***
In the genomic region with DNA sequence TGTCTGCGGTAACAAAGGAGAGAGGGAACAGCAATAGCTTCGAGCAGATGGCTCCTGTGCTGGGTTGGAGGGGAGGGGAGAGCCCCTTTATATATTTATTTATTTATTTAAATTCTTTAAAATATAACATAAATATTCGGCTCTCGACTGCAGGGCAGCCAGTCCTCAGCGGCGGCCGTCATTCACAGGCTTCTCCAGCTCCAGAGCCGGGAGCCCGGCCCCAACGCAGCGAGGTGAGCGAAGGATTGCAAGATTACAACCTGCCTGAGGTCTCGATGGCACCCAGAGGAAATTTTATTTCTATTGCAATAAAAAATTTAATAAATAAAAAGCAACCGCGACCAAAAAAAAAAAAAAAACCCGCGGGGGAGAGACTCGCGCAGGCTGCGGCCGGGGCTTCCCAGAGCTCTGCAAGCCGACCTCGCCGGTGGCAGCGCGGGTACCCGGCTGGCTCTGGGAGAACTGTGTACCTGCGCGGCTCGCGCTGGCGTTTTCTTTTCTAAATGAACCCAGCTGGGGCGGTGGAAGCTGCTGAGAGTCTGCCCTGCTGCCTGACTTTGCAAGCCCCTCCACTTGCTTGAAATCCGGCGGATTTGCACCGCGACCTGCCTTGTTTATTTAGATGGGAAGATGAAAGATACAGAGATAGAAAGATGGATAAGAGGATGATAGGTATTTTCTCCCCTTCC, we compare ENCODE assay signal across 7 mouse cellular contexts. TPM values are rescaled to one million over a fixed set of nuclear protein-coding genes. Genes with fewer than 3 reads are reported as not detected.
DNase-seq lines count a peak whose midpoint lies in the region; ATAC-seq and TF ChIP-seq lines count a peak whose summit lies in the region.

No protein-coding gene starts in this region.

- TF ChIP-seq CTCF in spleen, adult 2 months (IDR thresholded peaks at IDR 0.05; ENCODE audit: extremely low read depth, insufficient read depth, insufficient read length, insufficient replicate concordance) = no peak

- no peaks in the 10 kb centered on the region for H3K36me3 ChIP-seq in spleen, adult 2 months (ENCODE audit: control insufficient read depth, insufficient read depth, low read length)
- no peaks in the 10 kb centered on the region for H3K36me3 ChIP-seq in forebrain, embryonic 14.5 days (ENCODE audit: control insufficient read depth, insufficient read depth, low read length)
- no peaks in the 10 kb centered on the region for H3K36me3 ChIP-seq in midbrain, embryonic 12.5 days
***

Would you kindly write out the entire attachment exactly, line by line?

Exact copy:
In the genomic region with DNA sequence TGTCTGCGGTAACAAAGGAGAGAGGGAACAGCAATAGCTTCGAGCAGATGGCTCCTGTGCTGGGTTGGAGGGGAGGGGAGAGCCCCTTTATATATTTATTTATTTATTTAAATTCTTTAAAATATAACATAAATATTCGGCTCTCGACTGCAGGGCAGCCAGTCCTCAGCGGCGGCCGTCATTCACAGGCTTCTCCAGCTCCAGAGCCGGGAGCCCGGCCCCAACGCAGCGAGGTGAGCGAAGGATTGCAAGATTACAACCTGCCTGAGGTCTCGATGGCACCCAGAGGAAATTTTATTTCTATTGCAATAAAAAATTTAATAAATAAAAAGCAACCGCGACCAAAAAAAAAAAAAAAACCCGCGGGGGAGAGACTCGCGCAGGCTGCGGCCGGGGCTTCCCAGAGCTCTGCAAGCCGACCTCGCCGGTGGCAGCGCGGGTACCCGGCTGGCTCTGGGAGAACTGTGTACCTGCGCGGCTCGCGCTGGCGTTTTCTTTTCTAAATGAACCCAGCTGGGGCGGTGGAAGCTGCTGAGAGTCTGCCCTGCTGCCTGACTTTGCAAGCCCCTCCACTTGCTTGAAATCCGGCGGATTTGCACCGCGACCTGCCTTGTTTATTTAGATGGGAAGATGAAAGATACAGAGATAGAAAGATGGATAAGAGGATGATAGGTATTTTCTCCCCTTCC, we compare ENCODE assay signal across 7 mouse cellular contexts. TPM values are rescaled to one million over a fixed set of nuclear protein-coding genes. Genes with fewer than 3 reads are reported as not detected.
DNase-seq lines count a peak whose midpoint lies in the region; ATAC-seq and TF ChIP-seq lines count a peak whose summit lies in the region.

No protein-coding gene starts in this region.

- TF ChIP-seq CTCF in spleen, adult 2 months (IDR thresholded peaks at IDR 0.05; ENCODE audit: extremely low read depth, insufficient read depth, insufficient read length, insufficient replicate concordance) = no peak

- no peaks in the 10 kb centered on the region for H3K36me3 ChIP-seq in spleen, adult 2 months (ENCODE audit: control insufficient read depth, insufficient read depth, low read length)
- no peaks in the 10 kb centered on the region for H3K36me3 ChIP-seq in forebrain, embryonic 14.5 days (ENCODE audit: control insufficient read depth, insufficient read depth, low read length)
- no peaks in the 10 kb centered on the region for H3K36me3 ChIP-seq in midbrain, embryonic 12.5 days